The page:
DA to announce his decision Wednesday on Nichols' state trial


Monday, September 3rd 2001, 12:00 am
By: News On 6



OKLAHOMA CITY (AP) _ Oklahoma County's new district attorney will announce Wednesday whether he will pursue state murder charges against bombing conspirator Terry Nichols.

The office of District Attorney Wes Lane issued a fax Monday saying Lane will make his announcement at 2:30 p.m. under the Survivor Tree at the Oklahoma City National Memorial.

Lane, who took over when Bob Macy retired in June, has been considering dismissing the 160 counts of first-degree murder that Macy filed against Nichols in 1999.

Among other things, Lane has expressed concern that resources devoted to prosecuting Nichols have prevented other cases from going to trial.

But Lane said last month that he no longer has the option of dropping the state case and then recharging Nichols if Nichols' federal conviction is overturned.

Nichols, 46, is accused in the April 19, 1995, bombing of the Alfred P. Murrah Federal Building, which killed 168 people. He was convicted at a federal trial in Denver of the bombing conspiracy and of involuntary manslaughter in the deaths of eight federal agents.

A sticking point could be the federal-state agreement used to bring Nichols to Oklahoma after his federal conviction.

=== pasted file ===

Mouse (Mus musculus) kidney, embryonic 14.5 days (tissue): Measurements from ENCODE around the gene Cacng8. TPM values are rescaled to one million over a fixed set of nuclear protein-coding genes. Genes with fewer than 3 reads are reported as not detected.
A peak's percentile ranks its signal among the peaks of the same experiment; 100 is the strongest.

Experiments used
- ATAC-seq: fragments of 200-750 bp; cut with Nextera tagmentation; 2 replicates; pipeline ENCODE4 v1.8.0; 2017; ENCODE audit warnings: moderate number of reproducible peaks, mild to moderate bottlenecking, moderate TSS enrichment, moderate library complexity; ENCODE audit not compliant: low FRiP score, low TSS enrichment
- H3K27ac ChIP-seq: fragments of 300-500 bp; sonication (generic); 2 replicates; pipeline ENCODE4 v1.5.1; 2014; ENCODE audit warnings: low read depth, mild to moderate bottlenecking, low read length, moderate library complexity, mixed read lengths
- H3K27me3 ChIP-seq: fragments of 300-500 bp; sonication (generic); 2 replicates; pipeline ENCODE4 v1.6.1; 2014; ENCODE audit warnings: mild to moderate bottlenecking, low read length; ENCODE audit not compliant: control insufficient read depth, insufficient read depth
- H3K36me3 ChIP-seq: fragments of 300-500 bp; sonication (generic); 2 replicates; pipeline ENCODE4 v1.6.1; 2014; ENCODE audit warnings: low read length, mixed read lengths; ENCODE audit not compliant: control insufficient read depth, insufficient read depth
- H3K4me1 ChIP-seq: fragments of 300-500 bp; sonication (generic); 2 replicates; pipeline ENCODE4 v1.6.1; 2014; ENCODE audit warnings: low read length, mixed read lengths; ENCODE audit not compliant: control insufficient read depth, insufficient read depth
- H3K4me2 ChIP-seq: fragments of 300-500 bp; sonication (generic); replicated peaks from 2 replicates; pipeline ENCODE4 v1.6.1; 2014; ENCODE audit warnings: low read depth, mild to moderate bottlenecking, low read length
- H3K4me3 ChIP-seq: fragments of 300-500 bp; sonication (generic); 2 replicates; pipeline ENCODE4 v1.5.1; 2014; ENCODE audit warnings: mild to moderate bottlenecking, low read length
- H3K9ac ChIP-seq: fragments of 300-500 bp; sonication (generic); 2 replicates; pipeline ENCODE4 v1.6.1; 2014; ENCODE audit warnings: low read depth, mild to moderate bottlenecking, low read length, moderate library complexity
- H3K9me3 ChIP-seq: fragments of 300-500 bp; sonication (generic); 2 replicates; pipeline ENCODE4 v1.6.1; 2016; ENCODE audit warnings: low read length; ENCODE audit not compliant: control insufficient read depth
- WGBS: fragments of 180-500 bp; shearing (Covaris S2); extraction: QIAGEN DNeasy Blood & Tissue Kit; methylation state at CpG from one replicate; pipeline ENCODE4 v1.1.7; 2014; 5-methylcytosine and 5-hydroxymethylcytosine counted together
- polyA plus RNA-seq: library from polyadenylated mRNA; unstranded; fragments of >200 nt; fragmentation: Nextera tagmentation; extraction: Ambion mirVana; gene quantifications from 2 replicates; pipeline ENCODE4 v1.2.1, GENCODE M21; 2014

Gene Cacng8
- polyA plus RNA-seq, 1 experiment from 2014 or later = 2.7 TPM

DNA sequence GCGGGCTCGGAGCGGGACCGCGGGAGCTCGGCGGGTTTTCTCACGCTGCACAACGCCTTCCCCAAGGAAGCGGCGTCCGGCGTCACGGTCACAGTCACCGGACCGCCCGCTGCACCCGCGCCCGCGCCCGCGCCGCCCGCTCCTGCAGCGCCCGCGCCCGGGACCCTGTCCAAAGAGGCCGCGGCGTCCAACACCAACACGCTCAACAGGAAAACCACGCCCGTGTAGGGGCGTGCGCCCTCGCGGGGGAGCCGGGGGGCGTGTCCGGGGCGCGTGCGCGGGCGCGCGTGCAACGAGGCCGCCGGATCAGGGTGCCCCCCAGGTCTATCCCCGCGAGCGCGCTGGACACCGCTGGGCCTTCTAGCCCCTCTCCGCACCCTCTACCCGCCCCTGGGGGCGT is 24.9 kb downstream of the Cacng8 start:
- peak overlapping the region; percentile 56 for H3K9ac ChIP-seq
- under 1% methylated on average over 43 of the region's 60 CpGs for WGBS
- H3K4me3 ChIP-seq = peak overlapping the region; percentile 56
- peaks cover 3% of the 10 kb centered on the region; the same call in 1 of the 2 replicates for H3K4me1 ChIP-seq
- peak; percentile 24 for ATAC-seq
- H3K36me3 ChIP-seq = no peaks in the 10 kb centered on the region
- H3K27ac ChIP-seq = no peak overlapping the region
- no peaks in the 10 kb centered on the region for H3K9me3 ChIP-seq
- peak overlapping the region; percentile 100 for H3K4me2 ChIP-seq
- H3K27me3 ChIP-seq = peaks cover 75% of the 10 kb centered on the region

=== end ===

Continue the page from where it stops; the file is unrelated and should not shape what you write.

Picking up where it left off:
Before he was transferred to Oklahoma last year, Nichols was serving his sentence in a federal prison in Colorado. He must be returned to federal custody if the state case is dropped.

The ``Interstate Agreement on Detainers'' bars a state from prosecuting a defendant if he is returned to his ``original place of confinement'' before trial.

``It was news to me that this was the manner in which he was brought back,'' Lane said last month. ``That is one of the several factors that I'm considering in making my decision.''

The U.S. Supreme Court ruled in June that the ``antishuttling'' provision of the Interstate Agreement was not a technicality. ``It is absolute,'' they wrote.

Nichols' federal conviction was put in doubt in May when the FBI admitted discovering thousands of pages of bombing documents.

Federal prosecutors characterized the documents as immaterial to Nichols' guilt, but said the material should have been turned over to defense attorneys before trial.